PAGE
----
What is your latest book about?
“My Life with the Saints” is the story of my lifelong relationship with 20 favorite saints. Each chapter relates how I first heard about them, tells the story of their lives, and offers a reflection on their relevance for contemporary believers.
The book’s underlying theme comes from the Trappist monk Thomas Merton, who wrote, “For me to be a saint means to be myself.” None of the saints was a carbon copy of another — think of how different Mother Teresa was from Joan of Arc — because all of us are meant to be ourselves. Holiness comes from being who you are.
What is your writing routine?
Since I struggle with some carpal-tunnel syndrome, I have to limit my typing to a half-hour in the morning. As a result, I rarely suffer from “writer’s block,” since, for the most of the day, I’m thinking about what I’ll type the following morning.
What advice do you have for aspiring writers?
The best way to learn how to write is to read good writers. So pick up Marilynne Robinson’s novel “Gilead,” or Evelyn Waugh’s “Brideshead Revisited,” or some of Gustave Flaubert’s short stories. You’ll get a feel for what sounds right and what doesn’t. Second, trust your own voice. Just as in the spiritual life, in the writing life you’re meant to be yourself. You don’t have to write exactly like Robinson or Waugh or Flaubert: you just have to write like you.
Name three books that are memorable for your reading pleasure.
The books to which I most often return make up a strange trio. The first is “The Cloister Walk,” by Kathleen Norris. This autobiographical work, which tells the story of a Protestant writer’s relationship with the monks of a Benedictine Abbey, is a modern spiritual classic. Second is “Out of Africa” by Isak Dinesen, not only for its terrific prose, but because it reminds me of the two years I spent in Kenya during my Jesuit training. Finally, I love “Wanda Hickey’s Night of Golden Memories,” by the American humorist Jean Shepherd. It’s flat out the funniest book ever written.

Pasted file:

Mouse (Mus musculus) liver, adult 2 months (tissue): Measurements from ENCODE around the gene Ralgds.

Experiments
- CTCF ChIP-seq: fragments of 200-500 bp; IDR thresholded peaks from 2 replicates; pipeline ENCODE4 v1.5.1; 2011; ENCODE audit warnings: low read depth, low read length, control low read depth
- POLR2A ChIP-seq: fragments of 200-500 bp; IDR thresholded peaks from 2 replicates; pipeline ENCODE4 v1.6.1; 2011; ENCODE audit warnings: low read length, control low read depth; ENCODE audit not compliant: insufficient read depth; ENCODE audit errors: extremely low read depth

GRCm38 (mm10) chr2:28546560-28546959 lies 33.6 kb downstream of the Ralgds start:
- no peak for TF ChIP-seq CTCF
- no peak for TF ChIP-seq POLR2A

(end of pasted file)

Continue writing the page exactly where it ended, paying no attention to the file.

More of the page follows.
What are you currently reading?
I’m right in the middle “My Mortal Enemy,” by Willa Cather, another favorite writer.
Is there a book you wish you had written?
I’m very jealous of Paul Elie’s superb study of four American Catholic writers — Thomas Merton, Dorothy Day, Flannery O’Connor and Walker Percy –called “The Life You Save May Be Your Own.” But I’ve channeled my jealousy into telling other people to read it.
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Name a book you were pleasantly surprised by.
While I’m a huge history buff, nothing prepared me for how much I enjoyed Joseph Ellis’s biography of George Washington, “His Excellency.”
If you could meet one author, living or dead, who would it be?
I would love to meet Thomas Merton, and trust that I will, if I make it to heaven–but not for a while, I hope.
What book changed your life?
Merton’s autobiography, “The Seven Storey Mountain,” prompted me to leave my life in the corporate world and enter the Jesuits at age 27.
What is your favorite spot in Ireland?
My vow of poverty and a $250 monthly stipend don’t leave much room for travel — except for the subway — so I’ve never been to the land of my father’s family. One day, though.
You’re Irish if…
…like my father, you have Irish music playing at your wake, but, at the very end, the funeral home puts on the wrong tape and out comes “It’s a Great Day for the Irish.” We knew my dad was laughing at that one.